You can use both the root and leaf but I’d suggest the root going into smoothies balanced with cinnamon or carob to gently ‘sweeten’ the bitter roots. Whilst the leaves, although bitter, are a pleasant ‘bite’ in a spring salad and have a fresh light flavour compared to the older summer versions. Of course, the flowers are delightful visually added as ‘petals’ to any salad throughout the year.
Garlic Mustard Leaves (Alliaria petiolata)
This highly invasive [Jack by the Hedge] plant has both a mustard flavour with a ‘garlic like’ taste on top, which comes from its sulphur compounds. When young and tender these leaves are really the best season to enjoy it before they become tougher and much too bitter and stringy to enjoy. In fact, as prolific as it is, you can make a kind of pesto by adding olive oil, lemon, salt, pepper and a nut of your choice.
As a herbalist, its medicinal uses intrigues me because it comes from the hugely healing Brassicaceae/Cruciferae family renowned for their vitamin, mineral and antioxidant biochemistry. And true enough it is especially rich in vitamins A, C, magnesium, calcium and many trace elements. And also omega 3 fatty acids, flavonoids and of course the ‘isothiocyanetes’ which are natures antimicrobials like other members of that particular botanical family.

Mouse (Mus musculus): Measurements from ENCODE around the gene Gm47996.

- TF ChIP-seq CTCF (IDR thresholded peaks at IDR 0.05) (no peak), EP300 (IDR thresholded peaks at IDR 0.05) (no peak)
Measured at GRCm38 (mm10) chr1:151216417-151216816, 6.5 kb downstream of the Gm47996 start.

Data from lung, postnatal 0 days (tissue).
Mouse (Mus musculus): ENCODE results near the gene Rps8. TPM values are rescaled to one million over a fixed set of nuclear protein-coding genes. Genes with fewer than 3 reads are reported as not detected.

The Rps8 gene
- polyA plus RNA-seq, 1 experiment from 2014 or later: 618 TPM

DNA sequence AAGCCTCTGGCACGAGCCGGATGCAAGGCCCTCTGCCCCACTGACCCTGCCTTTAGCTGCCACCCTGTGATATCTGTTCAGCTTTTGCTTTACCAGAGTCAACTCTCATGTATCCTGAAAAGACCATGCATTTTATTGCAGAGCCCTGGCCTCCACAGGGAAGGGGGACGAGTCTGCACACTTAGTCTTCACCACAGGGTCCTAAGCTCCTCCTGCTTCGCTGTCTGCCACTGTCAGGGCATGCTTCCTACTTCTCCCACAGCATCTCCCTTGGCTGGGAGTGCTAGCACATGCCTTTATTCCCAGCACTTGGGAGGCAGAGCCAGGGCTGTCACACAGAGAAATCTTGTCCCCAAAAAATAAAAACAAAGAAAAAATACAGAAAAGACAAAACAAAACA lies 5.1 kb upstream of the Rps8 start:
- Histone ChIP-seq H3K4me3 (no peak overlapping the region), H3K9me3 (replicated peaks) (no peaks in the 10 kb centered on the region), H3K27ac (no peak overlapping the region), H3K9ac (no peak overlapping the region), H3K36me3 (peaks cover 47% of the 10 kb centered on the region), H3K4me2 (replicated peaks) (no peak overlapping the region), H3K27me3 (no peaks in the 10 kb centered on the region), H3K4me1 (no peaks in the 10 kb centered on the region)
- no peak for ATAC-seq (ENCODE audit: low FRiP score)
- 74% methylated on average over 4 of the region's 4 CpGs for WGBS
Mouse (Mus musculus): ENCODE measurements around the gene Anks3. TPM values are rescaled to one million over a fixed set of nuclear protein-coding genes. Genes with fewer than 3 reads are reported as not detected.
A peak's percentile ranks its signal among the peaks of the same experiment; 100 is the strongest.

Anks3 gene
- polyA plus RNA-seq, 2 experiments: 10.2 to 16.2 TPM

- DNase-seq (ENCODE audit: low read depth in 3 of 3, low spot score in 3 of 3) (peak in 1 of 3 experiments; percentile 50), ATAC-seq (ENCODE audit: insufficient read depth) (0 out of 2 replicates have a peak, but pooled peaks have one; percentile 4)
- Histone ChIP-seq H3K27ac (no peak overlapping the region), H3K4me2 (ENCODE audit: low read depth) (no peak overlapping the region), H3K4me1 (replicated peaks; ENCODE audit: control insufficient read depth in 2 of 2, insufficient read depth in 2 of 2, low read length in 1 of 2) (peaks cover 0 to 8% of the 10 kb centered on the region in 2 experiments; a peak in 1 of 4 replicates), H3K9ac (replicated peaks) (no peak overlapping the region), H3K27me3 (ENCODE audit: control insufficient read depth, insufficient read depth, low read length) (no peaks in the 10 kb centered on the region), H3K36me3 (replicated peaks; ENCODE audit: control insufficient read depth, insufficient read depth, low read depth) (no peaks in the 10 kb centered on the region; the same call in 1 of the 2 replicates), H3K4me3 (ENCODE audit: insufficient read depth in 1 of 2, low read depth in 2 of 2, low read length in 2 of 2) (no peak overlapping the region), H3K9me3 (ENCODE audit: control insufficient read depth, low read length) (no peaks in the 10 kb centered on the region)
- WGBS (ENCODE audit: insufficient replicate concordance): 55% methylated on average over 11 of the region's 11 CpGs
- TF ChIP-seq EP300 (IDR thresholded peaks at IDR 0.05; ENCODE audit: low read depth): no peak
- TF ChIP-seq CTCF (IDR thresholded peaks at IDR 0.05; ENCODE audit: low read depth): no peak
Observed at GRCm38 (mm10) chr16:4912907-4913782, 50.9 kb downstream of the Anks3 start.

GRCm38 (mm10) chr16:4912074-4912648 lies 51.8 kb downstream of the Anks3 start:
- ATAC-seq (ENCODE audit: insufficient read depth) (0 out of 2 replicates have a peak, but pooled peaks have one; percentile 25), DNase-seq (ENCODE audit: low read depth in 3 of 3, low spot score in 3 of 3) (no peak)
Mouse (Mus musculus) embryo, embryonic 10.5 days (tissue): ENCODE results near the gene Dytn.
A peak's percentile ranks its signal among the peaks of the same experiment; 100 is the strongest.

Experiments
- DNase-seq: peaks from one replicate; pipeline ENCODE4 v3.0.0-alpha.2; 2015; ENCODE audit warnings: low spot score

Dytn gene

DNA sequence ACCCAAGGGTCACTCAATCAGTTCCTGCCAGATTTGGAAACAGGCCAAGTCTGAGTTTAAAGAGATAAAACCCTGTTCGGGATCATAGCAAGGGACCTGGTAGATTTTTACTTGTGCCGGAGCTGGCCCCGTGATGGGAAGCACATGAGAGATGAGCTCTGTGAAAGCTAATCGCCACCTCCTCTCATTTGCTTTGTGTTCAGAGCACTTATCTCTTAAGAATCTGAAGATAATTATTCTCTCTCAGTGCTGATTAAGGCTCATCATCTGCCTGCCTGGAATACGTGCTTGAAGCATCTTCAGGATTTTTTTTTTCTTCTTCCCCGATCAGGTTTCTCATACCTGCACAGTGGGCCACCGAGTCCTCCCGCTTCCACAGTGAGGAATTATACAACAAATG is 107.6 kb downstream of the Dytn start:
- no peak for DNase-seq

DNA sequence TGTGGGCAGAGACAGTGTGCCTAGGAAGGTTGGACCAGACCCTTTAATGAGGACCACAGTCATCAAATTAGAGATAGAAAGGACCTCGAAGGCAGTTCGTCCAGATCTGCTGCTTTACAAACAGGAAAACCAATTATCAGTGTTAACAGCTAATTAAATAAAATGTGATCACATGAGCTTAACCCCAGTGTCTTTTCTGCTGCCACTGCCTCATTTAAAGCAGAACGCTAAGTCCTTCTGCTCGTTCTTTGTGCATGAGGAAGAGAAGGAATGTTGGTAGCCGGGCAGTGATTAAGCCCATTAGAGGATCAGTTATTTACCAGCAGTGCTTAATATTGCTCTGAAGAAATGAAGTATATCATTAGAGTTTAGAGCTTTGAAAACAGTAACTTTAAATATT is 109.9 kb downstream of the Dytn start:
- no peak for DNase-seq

It’s a natural wound healing plant helping everyday cuts and abrasions but also internal ulcers. Equally, it will help asthma and reduce fevers. It will usefully stimulate circulation and promote general health as tissues and systems receive better oxygen supply and wastes are got rid of much more efficiently, thus working well as a ‘cleansing and detoxifying herb’. Keeping it raw in salads or smoothies is essential if you want to keep its hugely medicinal biochemistry intact.